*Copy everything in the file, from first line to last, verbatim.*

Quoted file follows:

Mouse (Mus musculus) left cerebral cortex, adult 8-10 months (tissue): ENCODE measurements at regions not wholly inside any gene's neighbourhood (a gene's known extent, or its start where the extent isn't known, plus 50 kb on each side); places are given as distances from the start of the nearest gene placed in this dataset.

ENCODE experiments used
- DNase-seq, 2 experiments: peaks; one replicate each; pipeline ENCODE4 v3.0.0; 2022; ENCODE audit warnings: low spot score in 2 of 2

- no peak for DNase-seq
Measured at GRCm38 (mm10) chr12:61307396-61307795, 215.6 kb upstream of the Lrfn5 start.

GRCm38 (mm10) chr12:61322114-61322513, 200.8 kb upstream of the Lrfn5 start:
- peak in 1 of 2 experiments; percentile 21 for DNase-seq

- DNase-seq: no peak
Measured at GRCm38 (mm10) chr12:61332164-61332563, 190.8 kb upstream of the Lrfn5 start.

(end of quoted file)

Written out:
Mouse (Mus musculus) left cerebral cortex, adult 8-10 months (tissue): ENCODE measurements at regions not wholly inside any gene's neighbourhood (a gene's known extent, or its start where the extent isn't known, plus 50 kb on each side); places are given as distances from the start of the nearest gene placed in this dataset.

ENCODE experiments used
- DNase-seq, 2 experiments: peaks; one replicate each; pipeline ENCODE4 v3.0.0; 2022; ENCODE audit warnings: low spot score in 2 of 2

- no peak for DNase-seq
Measured at GRCm38 (mm10) chr12:61307396-61307795, 215.6 kb upstream of the Lrfn5 start.

GRCm38 (mm10) chr12:61322114-61322513, 200.8 kb upstream of the Lrfn5 start:
- peak in 1 of 2 experiments; percentile 21 for DNase-seq

- DNase-seq: no peak
Measured at GRCm38 (mm10) chr12:61332164-61332563, 190.8 kb upstream of the Lrfn5 start.